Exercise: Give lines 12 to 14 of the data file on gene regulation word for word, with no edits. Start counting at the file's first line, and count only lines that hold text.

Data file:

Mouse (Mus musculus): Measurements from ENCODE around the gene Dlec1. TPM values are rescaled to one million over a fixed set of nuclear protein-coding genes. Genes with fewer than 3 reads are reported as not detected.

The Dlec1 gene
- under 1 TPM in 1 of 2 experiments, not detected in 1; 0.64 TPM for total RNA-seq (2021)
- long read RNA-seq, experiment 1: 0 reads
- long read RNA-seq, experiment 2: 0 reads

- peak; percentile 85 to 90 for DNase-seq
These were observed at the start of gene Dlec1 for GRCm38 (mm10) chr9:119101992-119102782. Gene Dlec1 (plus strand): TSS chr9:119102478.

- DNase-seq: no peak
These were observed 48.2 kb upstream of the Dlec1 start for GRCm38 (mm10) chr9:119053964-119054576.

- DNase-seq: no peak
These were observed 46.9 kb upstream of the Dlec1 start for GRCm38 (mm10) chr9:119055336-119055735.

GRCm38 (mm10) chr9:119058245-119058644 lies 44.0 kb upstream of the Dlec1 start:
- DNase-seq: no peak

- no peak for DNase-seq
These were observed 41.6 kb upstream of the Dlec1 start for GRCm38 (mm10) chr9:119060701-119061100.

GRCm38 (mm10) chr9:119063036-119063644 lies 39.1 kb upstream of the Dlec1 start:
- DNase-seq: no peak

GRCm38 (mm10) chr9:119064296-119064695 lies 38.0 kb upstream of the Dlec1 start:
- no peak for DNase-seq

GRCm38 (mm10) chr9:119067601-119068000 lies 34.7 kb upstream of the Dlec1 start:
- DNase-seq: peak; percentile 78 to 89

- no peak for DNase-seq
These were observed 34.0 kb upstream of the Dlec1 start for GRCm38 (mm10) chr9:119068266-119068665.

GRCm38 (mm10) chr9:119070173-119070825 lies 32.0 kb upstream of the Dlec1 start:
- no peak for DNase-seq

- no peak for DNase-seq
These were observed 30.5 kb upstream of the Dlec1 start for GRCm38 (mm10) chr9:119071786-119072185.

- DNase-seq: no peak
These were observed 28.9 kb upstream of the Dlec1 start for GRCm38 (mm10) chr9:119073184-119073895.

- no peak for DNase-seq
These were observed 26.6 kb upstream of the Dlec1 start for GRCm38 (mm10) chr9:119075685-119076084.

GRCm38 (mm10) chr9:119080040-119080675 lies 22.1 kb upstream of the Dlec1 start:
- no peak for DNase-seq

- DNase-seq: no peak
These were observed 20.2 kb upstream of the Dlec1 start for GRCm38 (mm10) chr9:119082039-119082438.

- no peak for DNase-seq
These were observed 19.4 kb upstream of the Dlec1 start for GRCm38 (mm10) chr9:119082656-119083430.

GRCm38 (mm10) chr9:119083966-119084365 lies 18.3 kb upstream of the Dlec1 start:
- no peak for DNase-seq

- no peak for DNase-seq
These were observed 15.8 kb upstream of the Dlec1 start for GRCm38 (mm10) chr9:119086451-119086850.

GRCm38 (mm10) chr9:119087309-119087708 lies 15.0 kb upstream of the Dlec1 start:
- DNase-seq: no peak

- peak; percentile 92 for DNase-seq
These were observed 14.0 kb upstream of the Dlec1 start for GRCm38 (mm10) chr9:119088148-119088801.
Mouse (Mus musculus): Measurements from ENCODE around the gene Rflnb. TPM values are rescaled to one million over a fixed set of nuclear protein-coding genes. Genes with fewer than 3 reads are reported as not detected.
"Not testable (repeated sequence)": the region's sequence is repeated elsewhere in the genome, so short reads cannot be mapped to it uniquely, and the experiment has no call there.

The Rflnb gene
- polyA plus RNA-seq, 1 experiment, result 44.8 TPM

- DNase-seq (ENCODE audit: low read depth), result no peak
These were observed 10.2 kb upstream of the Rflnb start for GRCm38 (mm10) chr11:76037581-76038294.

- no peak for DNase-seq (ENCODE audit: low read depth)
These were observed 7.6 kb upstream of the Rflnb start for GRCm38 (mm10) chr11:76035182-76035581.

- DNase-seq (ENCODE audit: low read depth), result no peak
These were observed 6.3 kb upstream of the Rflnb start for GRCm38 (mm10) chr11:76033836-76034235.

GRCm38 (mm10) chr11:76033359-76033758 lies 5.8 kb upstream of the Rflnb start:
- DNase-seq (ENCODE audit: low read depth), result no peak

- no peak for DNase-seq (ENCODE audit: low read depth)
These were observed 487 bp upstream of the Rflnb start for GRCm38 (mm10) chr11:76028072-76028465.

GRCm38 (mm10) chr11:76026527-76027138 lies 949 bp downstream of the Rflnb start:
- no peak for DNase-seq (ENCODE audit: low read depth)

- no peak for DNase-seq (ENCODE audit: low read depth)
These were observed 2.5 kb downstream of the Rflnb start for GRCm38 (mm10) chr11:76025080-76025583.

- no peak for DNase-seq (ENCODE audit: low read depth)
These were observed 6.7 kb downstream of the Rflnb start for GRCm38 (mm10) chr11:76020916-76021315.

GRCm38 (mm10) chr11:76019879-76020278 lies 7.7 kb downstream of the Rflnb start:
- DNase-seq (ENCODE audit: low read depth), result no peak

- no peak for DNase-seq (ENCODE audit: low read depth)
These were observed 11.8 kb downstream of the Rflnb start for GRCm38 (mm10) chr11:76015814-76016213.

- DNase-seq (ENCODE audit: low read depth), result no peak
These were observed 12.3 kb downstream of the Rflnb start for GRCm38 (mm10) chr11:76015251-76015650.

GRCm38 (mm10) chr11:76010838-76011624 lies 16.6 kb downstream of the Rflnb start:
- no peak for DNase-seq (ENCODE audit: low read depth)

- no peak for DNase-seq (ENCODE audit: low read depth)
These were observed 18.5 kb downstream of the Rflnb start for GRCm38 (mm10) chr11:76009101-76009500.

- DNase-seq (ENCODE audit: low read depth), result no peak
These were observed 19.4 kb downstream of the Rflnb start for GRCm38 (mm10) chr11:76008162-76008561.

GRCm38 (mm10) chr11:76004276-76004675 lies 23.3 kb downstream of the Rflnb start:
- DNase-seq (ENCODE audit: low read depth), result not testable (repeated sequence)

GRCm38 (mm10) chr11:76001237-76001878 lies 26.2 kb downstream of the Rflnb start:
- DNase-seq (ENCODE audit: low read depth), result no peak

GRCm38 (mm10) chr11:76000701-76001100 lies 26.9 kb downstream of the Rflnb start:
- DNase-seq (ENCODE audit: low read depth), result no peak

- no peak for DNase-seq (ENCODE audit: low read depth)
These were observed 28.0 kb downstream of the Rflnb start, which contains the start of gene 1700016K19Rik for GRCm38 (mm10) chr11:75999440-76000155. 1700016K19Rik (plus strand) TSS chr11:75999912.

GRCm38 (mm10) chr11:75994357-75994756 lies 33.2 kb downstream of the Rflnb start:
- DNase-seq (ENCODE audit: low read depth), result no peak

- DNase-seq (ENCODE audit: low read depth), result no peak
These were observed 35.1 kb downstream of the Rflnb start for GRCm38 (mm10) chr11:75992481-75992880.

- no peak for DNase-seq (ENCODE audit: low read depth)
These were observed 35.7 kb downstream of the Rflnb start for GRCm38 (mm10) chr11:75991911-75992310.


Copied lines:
GRCm38 (mm10) chr9:119058245-119058644 lies 44.0 kb upstream of the Dlec1 start:
- DNase-seq: no peak

- no peak for DNase-seq